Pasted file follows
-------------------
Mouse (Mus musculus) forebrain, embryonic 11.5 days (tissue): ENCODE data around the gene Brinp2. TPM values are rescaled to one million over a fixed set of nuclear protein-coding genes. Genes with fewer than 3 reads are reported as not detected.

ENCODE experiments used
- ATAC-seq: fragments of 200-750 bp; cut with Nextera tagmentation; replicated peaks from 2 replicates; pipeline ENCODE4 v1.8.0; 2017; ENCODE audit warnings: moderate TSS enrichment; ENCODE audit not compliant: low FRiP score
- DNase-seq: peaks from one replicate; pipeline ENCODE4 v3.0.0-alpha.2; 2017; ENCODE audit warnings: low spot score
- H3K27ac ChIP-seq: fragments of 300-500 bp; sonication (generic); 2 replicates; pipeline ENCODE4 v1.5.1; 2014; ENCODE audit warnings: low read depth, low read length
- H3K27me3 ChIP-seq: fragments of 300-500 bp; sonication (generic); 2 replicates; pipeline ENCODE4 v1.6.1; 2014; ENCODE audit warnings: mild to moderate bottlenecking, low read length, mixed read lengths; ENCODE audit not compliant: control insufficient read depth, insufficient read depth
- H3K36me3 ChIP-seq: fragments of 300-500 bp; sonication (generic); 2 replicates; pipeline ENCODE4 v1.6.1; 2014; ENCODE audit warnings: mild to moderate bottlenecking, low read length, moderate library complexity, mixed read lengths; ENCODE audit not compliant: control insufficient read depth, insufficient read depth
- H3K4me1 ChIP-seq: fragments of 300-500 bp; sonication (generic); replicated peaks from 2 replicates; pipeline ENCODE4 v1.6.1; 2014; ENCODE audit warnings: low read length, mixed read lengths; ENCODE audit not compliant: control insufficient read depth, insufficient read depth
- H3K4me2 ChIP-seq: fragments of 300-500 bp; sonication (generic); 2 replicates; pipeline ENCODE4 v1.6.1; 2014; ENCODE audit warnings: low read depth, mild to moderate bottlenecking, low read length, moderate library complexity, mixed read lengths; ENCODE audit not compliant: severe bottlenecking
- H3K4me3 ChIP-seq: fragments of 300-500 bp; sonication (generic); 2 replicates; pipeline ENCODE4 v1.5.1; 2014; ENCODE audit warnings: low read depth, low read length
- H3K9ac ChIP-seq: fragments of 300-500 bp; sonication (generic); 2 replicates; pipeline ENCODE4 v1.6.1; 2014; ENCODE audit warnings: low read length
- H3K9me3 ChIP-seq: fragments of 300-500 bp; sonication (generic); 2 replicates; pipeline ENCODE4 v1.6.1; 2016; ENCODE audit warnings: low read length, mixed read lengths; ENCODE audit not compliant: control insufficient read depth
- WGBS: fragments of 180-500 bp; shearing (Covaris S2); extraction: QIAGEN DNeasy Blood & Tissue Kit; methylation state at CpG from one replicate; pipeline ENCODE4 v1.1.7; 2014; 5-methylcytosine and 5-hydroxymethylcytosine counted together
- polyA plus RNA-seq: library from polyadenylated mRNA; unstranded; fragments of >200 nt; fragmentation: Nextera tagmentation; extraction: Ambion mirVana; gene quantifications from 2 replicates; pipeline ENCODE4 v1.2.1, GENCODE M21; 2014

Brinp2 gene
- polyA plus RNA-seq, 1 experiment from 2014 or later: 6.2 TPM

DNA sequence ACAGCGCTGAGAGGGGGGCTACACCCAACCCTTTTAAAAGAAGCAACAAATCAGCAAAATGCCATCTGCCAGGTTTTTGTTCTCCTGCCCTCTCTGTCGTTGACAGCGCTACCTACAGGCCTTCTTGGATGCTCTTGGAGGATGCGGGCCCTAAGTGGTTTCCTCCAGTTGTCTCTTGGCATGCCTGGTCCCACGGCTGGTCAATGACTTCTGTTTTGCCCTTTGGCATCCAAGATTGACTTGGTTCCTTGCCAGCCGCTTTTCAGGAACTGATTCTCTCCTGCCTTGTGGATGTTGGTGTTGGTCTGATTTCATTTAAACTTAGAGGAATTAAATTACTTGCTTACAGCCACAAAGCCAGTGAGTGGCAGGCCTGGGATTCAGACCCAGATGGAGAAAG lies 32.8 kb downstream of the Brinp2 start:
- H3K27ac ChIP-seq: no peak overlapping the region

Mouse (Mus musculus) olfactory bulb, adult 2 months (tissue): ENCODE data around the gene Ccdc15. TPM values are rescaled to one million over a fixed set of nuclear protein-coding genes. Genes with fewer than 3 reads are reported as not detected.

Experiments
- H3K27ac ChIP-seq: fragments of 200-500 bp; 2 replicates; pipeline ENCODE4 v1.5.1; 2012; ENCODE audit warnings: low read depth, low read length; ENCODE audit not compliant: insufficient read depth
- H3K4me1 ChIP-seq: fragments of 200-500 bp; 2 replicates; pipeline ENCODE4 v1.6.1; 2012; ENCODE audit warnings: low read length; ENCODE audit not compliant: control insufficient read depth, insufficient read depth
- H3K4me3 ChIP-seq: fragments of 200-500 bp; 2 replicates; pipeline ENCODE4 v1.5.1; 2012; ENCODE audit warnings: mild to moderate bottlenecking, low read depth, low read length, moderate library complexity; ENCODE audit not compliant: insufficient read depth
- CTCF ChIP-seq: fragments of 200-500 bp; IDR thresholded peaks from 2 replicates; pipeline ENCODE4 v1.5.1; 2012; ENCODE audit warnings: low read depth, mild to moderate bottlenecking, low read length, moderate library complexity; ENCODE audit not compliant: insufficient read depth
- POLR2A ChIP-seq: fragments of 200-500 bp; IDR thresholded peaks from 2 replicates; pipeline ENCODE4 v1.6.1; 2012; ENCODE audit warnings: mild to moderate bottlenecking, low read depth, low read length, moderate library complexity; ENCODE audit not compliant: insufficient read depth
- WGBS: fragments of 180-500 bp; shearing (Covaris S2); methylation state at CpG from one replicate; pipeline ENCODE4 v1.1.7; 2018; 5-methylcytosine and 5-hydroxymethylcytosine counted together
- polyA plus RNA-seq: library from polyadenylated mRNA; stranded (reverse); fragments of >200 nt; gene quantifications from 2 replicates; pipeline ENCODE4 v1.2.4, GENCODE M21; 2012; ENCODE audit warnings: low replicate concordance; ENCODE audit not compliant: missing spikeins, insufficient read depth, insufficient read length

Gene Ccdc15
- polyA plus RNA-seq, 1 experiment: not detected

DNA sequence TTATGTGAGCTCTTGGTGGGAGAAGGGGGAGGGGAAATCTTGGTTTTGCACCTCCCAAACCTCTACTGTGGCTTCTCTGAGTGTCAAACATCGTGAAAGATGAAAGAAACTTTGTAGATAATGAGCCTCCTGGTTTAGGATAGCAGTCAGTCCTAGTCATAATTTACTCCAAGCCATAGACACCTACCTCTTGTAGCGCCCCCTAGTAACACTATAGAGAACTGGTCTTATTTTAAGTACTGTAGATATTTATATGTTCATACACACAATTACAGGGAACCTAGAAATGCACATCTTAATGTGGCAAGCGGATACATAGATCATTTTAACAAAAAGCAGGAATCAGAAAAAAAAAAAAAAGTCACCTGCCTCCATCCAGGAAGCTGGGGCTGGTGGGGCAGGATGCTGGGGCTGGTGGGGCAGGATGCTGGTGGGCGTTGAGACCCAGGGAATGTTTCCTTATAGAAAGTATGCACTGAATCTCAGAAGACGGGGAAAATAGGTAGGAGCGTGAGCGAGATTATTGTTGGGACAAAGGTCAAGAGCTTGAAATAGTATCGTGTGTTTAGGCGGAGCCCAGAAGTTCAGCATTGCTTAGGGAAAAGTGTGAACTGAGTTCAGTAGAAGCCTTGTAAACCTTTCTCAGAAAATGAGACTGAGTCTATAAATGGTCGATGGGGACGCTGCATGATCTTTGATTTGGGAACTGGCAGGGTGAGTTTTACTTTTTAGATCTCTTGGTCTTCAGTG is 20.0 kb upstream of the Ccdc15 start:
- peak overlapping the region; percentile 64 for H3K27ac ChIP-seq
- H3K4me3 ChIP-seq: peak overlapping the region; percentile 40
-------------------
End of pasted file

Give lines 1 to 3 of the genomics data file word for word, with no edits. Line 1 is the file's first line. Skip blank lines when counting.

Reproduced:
Mouse (Mus musculus) forebrain, embryonic 11.5 days (tissue): ENCODE data around the gene Brinp2. TPM values are rescaled to one million over a fixed set of nuclear protein-coding genes. Genes with fewer than 3 reads are reported as not detected.

ENCODE experiments used
- ATAC-seq: fragments of 200-750 bp; cut with Nextera tagmentation; replicated peaks from 2 replicates; pipeline ENCODE4 v1.8.0; 2017; ENCODE audit warnings: moderate TSS enrichment; ENCODE audit not compliant: low FRiP score